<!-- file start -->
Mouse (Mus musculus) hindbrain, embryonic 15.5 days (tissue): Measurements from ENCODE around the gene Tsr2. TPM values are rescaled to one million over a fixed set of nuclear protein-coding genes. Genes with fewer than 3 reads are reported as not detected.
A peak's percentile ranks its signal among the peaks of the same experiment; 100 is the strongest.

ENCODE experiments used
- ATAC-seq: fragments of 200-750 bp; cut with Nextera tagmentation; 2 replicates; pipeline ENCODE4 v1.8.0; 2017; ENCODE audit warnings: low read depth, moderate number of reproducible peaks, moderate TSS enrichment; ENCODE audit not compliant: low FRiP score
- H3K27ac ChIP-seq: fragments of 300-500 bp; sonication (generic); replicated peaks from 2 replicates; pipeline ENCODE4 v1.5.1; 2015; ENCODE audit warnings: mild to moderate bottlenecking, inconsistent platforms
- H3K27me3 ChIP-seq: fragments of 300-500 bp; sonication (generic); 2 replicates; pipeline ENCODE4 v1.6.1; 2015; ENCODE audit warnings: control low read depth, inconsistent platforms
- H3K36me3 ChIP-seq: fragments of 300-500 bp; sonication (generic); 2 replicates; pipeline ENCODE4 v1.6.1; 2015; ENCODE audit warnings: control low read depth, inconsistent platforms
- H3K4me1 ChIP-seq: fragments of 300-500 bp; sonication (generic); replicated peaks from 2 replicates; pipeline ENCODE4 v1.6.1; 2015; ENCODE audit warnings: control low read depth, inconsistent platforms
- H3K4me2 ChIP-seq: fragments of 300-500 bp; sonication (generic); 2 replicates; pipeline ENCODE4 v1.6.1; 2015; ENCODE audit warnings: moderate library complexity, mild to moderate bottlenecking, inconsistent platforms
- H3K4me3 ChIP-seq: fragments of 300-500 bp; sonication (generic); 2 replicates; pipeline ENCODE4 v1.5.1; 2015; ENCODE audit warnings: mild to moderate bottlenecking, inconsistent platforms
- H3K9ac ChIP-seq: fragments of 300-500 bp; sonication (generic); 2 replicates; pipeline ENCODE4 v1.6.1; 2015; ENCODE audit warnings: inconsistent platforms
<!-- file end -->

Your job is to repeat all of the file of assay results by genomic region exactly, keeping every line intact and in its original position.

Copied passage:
Mouse (Mus musculus) hindbrain, embryonic 15.5 days (tissue): Measurements from ENCODE around the gene Tsr2. TPM values are rescaled to one million over a fixed set of nuclear protein-coding genes. Genes with fewer than 3 reads are reported as not detected.
A peak's percentile ranks its signal among the peaks of the same experiment; 100 is the strongest.

ENCODE experiments used
- ATAC-seq: fragments of 200-750 bp; cut with Nextera tagmentation; 2 replicates; pipeline ENCODE4 v1.8.0; 2017; ENCODE audit warnings: low read depth, moderate number of reproducible peaks, moderate TSS enrichment; ENCODE audit not compliant: low FRiP score
- H3K27ac ChIP-seq: fragments of 300-500 bp; sonication (generic); replicated peaks from 2 replicates; pipeline ENCODE4 v1.5.1; 2015; ENCODE audit warnings: mild to moderate bottlenecking, inconsistent platforms
- H3K27me3 ChIP-seq: fragments of 300-500 bp; sonication (generic); 2 replicates; pipeline ENCODE4 v1.6.1; 2015; ENCODE audit warnings: control low read depth, inconsistent platforms
- H3K36me3 ChIP-seq: fragments of 300-500 bp; sonication (generic); 2 replicates; pipeline ENCODE4 v1.6.1; 2015; ENCODE audit warnings: control low read depth, inconsistent platforms
- H3K4me1 ChIP-seq: fragments of 300-500 bp; sonication (generic); replicated peaks from 2 replicates; pipeline ENCODE4 v1.6.1; 2015; ENCODE audit warnings: control low read depth, inconsistent platforms
- H3K4me2 ChIP-seq: fragments of 300-500 bp; sonication (generic); 2 replicates; pipeline ENCODE4 v1.6.1; 2015; ENCODE audit warnings: moderate library complexity, mild to moderate bottlenecking, inconsistent platforms
- H3K4me3 ChIP-seq: fragments of 300-500 bp; sonication (generic); 2 replicates; pipeline ENCODE4 v1.5.1; 2015; ENCODE audit warnings: mild to moderate bottlenecking, inconsistent platforms
- H3K9ac ChIP-seq: fragments of 300-500 bp; sonication (generic); 2 replicates; pipeline ENCODE4 v1.6.1; 2015; ENCODE audit warnings: inconsistent platforms